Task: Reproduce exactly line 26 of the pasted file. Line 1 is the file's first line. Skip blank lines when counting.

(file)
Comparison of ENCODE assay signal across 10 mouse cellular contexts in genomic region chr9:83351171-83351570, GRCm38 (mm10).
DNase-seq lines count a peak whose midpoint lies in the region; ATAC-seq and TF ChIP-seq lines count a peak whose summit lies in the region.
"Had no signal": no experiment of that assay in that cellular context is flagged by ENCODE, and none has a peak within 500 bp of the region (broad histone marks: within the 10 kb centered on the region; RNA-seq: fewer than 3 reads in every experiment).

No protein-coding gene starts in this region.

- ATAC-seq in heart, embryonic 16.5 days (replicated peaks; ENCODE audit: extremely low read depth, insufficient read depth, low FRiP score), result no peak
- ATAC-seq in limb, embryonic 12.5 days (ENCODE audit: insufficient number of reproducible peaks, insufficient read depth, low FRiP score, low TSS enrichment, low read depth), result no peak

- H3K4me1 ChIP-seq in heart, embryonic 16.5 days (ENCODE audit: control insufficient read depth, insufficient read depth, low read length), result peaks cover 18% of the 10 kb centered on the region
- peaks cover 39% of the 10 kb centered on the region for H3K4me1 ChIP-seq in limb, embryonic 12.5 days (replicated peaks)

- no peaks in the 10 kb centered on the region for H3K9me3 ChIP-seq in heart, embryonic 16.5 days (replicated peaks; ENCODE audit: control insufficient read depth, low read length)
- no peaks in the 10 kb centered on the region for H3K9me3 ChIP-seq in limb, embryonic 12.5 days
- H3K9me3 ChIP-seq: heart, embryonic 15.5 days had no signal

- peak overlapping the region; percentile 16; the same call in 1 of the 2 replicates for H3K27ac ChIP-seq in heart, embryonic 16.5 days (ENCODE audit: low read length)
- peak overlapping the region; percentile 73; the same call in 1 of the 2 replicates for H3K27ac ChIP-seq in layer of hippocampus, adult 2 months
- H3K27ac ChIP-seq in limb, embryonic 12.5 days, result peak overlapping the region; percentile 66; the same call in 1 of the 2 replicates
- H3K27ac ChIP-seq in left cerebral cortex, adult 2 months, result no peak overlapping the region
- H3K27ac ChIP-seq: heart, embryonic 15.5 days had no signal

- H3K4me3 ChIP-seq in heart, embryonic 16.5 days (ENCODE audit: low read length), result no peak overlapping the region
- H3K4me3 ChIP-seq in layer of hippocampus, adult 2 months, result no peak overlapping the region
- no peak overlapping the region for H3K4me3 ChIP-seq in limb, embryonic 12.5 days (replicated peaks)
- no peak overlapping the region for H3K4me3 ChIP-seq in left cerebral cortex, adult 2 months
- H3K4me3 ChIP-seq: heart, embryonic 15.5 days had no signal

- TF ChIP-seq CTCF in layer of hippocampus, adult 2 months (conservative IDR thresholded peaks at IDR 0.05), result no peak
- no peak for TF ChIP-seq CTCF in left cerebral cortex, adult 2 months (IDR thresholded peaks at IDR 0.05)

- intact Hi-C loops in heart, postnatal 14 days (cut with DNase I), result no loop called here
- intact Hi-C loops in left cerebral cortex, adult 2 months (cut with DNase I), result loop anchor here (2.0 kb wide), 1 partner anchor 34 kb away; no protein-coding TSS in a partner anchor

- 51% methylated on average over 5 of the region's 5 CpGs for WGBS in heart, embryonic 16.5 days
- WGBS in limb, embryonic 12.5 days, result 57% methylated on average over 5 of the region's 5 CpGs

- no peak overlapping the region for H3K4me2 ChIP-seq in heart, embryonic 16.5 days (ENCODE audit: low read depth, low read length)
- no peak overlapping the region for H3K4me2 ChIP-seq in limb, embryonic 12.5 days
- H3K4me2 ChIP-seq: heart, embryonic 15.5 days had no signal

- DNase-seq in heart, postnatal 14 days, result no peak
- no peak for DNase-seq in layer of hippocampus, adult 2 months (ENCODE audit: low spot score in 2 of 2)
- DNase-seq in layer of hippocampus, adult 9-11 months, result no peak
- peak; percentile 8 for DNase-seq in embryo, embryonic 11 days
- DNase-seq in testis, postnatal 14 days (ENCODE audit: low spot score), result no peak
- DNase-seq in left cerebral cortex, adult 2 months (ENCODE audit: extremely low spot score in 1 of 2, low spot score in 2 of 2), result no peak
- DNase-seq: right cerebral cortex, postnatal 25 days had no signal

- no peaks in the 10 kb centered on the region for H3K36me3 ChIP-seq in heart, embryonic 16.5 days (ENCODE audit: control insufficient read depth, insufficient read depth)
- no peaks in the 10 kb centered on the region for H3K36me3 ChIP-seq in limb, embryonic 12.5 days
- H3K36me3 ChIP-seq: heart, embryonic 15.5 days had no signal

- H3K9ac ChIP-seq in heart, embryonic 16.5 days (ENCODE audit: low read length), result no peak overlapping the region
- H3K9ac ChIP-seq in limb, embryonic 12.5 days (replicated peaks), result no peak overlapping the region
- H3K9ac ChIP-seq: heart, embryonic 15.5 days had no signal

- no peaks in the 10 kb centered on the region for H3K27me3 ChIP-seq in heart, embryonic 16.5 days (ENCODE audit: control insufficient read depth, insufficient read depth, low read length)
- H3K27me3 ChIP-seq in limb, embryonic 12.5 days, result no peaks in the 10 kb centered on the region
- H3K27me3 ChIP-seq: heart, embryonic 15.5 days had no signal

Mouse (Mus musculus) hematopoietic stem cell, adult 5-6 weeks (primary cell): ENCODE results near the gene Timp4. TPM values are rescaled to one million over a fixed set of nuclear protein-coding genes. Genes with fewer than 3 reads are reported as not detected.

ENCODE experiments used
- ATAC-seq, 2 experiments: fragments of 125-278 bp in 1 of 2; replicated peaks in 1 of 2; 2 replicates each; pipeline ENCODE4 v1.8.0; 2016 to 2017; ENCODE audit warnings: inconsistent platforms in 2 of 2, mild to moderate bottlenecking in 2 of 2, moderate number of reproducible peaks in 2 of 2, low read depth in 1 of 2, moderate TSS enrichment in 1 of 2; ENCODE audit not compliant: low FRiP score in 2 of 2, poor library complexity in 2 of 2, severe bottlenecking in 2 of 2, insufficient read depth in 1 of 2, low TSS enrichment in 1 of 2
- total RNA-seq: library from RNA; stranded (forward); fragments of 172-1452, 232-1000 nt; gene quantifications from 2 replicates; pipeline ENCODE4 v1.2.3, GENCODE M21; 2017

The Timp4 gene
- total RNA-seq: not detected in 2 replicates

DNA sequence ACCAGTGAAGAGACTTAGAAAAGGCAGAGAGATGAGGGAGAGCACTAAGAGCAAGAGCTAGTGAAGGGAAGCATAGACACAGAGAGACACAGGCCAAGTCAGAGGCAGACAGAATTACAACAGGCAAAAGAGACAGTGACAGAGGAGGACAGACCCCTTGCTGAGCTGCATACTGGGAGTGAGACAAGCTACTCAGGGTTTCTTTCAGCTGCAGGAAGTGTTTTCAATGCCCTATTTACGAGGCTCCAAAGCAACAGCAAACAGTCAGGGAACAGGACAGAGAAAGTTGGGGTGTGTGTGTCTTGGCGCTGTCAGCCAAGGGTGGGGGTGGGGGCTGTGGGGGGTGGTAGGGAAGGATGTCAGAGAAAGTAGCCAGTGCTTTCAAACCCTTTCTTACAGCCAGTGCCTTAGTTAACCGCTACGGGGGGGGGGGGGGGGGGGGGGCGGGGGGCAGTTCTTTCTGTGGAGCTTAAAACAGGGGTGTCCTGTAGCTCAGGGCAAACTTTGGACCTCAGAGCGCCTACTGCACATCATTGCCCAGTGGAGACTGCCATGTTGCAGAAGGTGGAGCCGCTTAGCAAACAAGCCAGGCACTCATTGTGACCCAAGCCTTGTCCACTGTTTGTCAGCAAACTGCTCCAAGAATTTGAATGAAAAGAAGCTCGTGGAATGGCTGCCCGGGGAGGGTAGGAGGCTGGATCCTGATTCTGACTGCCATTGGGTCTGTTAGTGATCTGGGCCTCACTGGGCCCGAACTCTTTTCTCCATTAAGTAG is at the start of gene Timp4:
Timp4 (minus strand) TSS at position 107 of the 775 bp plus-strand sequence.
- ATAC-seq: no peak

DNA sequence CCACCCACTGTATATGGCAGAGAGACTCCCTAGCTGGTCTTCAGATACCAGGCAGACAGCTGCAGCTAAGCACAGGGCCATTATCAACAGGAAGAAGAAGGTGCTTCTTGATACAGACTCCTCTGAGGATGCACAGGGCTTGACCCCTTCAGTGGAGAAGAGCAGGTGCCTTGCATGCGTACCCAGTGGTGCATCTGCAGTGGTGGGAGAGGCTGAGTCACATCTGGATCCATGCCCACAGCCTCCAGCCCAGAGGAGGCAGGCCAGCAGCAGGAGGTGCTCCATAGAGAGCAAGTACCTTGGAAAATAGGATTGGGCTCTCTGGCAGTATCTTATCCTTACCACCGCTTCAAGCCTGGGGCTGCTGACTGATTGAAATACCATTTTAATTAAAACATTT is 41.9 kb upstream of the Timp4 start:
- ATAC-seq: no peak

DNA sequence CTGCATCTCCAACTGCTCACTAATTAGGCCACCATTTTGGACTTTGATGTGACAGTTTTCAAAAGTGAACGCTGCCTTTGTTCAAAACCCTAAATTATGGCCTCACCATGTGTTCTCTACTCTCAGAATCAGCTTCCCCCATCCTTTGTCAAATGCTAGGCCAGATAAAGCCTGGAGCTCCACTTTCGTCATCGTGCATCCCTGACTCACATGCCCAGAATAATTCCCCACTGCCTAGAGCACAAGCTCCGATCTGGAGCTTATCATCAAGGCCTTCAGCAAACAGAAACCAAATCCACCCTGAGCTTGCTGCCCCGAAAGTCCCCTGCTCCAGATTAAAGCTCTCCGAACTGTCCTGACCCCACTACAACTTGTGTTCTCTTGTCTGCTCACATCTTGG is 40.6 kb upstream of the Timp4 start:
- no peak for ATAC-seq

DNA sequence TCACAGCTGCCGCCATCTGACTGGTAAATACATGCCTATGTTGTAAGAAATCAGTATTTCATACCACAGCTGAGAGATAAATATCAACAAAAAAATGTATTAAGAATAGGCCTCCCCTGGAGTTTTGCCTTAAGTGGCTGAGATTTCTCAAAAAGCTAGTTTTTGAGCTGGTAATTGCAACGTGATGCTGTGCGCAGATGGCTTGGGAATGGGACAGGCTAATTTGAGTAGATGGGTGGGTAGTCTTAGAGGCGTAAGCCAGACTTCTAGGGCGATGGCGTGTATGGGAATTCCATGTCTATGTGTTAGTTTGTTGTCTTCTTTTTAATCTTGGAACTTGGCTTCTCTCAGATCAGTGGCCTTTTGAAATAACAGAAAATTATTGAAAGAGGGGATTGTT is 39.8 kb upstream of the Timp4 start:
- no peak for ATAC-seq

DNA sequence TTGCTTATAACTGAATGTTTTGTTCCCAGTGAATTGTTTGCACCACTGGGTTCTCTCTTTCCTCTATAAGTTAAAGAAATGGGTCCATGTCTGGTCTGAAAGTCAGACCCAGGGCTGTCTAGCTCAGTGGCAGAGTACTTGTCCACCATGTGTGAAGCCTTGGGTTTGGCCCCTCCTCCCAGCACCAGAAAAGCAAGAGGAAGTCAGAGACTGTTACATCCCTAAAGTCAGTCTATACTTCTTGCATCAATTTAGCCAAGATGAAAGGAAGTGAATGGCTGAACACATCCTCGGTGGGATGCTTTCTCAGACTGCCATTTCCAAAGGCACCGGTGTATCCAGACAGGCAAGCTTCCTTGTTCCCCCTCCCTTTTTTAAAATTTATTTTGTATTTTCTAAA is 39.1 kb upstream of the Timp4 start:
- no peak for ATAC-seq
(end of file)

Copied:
- 51% methylated on average over 5 of the region's 5 CpGs for WGBS in heart, embryonic 16.5 days